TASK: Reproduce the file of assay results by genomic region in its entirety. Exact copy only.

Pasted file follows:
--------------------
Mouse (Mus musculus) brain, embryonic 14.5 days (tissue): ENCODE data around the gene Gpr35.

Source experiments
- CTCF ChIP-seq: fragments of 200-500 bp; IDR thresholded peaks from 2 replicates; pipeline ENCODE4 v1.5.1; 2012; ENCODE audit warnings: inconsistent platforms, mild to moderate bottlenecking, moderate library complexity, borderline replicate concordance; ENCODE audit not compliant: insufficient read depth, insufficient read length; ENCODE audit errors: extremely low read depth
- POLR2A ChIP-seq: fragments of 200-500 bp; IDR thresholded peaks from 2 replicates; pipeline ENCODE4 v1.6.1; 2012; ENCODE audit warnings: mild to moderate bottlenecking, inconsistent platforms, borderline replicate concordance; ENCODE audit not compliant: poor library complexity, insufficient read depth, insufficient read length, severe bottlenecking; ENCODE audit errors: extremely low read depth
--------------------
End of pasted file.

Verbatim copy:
Mouse (Mus musculus) brain, embryonic 14.5 days (tissue): ENCODE data around the gene Gpr35.

Source experiments
- CTCF ChIP-seq: fragments of 200-500 bp; IDR thresholded peaks from 2 replicates; pipeline ENCODE4 v1.5.1; 2012; ENCODE audit warnings: inconsistent platforms, mild to moderate bottlenecking, moderate library complexity, borderline replicate concordance; ENCODE audit not compliant: insufficient read depth, insufficient read length; ENCODE audit errors: extremely low read depth
- POLR2A ChIP-seq: fragments of 200-500 bp; IDR thresholded peaks from 2 replicates; pipeline ENCODE4 v1.6.1; 2012; ENCODE audit warnings: mild to moderate bottlenecking, inconsistent platforms, borderline replicate concordance; ENCODE audit not compliant: poor library complexity, insufficient read depth, insufficient read length, severe bottlenecking; ENCODE audit errors: extremely low read depth